What Is ANSI/OPEI Z130.1?

ANSI/OPEI Z130.1-2020 provides safety and performance specifications relating to golf cars, driven by electric motors or internal combustion engines specifically intended for and used on golf courses for transporting golfers and their equipment. Commonly referred to as golf carts, these vehicles are officially labeled as “golf cars” in the American National Standard because these vehicles are self-propelled, and carts are technically a trolley being pulled by a person.

ANSI/OPEI Z130.1-2020: Golf Cars – Safety And Performance Specifications is available on the ANSI Webstore. To learn more about this standard, check out ANSI/OPEI Z130.1-2020: Golf Cars Safety Specifications.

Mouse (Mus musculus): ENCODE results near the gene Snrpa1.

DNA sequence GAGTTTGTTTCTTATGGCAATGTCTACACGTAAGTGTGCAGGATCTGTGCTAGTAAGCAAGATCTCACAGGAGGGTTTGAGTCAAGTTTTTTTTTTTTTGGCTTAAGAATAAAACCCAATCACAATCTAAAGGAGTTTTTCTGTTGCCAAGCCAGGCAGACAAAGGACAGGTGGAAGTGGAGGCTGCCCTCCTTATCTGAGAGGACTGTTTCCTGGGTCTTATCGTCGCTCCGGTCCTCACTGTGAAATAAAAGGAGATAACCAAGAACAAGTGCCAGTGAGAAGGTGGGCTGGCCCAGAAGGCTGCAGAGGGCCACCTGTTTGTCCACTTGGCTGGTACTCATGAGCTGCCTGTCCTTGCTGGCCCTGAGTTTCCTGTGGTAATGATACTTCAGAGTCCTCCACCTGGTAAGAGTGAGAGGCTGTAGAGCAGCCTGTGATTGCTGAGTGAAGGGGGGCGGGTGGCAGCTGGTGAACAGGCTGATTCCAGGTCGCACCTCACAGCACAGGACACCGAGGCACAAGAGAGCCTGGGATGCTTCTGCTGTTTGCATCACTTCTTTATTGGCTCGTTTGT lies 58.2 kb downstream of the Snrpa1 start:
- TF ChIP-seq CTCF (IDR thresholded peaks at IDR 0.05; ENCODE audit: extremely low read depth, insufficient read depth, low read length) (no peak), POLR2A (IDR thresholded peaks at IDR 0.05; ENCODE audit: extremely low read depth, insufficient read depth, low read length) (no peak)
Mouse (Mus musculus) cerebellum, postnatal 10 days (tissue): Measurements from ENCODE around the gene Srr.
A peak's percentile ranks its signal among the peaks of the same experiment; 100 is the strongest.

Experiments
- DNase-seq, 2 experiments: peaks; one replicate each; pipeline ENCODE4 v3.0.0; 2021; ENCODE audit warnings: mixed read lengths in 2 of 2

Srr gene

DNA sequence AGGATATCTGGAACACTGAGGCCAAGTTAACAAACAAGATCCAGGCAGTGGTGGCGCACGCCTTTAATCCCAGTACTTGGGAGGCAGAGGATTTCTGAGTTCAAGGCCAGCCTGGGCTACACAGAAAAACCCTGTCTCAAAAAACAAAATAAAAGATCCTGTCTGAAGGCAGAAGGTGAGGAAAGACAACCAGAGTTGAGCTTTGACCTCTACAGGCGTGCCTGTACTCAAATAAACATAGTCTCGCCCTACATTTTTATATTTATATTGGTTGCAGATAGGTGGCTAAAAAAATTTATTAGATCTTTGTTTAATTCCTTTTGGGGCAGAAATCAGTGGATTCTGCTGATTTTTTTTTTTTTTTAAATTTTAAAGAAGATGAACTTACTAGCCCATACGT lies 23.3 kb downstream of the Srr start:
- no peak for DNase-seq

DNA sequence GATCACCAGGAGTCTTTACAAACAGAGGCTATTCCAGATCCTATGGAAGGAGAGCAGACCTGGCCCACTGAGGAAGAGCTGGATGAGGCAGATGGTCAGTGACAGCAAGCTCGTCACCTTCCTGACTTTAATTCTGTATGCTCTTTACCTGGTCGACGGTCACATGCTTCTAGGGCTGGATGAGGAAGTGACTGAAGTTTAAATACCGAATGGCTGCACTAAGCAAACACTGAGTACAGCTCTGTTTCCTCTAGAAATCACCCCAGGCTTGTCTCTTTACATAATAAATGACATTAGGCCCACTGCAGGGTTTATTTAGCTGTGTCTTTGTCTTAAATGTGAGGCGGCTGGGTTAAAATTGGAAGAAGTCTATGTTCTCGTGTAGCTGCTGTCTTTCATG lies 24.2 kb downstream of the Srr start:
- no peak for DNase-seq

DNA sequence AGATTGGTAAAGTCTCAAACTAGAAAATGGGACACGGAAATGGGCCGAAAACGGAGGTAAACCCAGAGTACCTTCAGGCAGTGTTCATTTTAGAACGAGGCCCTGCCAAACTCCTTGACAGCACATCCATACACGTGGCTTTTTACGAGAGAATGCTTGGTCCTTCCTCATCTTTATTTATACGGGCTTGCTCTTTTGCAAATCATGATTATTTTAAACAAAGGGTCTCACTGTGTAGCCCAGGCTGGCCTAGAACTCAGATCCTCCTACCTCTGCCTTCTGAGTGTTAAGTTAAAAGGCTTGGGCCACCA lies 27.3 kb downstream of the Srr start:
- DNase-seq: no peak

Present Golf

Currently, there are 34 rules of golf with various sub rules and caveats. The main objective of golf is to hit the ball off the tee (a small peg used for the first stroke) and make it into the hole in as few strokes as possible. The following shots, however, need to be played “as the ball lies,” which is often considered the golden rule of golf. Each golf course consists of 18 holes, the first nine of which are called the front nine and the remaining the back nine. Generally, competitive golf matches are played across four rounds of 18 holes each. The player who completes the entire course using the fewest shots wins. This is called the stroke play scoring format and is most widely used in golf tournaments, such as The PGA.